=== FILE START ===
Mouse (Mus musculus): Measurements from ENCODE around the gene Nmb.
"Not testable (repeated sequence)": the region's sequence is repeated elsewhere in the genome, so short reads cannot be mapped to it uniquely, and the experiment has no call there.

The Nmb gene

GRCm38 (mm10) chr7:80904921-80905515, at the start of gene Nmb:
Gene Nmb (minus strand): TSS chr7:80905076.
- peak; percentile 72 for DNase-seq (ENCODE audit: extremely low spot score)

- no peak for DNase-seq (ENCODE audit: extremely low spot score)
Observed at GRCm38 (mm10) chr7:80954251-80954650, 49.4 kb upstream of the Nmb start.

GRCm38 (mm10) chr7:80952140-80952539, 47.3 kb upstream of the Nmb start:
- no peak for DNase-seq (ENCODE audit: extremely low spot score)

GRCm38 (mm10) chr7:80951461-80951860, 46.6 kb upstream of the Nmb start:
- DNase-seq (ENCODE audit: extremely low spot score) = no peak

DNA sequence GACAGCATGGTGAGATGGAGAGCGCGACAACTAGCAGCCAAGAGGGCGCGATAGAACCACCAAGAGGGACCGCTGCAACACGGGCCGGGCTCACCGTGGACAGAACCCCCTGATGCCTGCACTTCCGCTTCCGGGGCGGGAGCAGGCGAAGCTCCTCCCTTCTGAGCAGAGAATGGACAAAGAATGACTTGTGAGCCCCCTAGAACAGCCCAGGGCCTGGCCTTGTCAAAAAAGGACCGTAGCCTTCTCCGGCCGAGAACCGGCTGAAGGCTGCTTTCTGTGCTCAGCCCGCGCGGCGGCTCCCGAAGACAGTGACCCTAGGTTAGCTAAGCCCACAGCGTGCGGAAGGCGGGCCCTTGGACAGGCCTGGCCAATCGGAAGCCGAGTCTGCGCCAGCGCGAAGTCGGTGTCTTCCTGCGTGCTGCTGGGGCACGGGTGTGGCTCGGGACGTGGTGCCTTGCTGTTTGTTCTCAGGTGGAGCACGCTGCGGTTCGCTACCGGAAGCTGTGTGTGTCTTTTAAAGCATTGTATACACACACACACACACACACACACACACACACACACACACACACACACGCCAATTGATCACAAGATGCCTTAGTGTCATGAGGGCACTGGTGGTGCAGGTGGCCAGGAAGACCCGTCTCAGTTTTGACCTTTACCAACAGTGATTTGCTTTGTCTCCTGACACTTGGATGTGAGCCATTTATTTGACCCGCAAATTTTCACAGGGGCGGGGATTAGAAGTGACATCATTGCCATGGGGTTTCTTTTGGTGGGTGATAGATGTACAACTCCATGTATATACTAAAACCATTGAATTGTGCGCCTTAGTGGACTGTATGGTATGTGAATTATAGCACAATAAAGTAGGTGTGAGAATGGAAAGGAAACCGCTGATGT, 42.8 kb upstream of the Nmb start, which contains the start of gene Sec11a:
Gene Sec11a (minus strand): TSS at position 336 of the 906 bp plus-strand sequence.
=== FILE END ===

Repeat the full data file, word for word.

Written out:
Mouse (Mus musculus): Measurements from ENCODE around the gene Nmb.
"Not testable (repeated sequence)": the region's sequence is repeated elsewhere in the genome, so short reads cannot be mapped to it uniquely, and the experiment has no call there.

The Nmb gene

GRCm38 (mm10) chr7:80904921-80905515, at the start of gene Nmb:
Gene Nmb (minus strand): TSS chr7:80905076.
- peak; percentile 72 for DNase-seq (ENCODE audit: extremely low spot score)

- no peak for DNase-seq (ENCODE audit: extremely low spot score)
Observed at GRCm38 (mm10) chr7:80954251-80954650, 49.4 kb upstream of the Nmb start.

GRCm38 (mm10) chr7:80952140-80952539, 47.3 kb upstream of the Nmb start:
- no peak for DNase-seq (ENCODE audit: extremely low spot score)

GRCm38 (mm10) chr7:80951461-80951860, 46.6 kb upstream of the Nmb start:
- DNase-seq (ENCODE audit: extremely low spot score) = no peak

DNA sequence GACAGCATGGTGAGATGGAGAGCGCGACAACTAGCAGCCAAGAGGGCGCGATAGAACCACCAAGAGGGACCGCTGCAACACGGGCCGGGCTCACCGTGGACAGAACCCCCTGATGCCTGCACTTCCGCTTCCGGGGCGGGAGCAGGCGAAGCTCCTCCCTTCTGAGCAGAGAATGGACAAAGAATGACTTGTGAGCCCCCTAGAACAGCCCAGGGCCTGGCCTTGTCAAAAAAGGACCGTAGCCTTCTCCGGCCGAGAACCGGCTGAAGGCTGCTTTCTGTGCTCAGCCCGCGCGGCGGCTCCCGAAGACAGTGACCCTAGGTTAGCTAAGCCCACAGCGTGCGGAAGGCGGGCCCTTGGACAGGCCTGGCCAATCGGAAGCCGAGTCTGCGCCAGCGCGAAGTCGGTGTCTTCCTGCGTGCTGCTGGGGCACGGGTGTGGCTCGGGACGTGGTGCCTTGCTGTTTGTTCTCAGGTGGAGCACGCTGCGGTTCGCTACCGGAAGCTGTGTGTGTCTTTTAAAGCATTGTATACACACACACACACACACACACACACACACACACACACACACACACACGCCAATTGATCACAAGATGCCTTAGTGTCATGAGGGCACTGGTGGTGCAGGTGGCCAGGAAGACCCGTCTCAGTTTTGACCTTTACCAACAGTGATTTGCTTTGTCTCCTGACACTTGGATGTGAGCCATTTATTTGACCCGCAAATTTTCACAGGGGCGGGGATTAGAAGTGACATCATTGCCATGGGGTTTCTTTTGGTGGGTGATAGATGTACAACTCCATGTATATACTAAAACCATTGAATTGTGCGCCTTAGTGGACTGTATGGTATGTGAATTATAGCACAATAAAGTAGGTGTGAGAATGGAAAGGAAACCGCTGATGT, 42.8 kb upstream of the Nmb start, which contains the start of gene Sec11a:
Gene Sec11a (minus strand): TSS at position 336 of the 906 bp plus-strand sequence.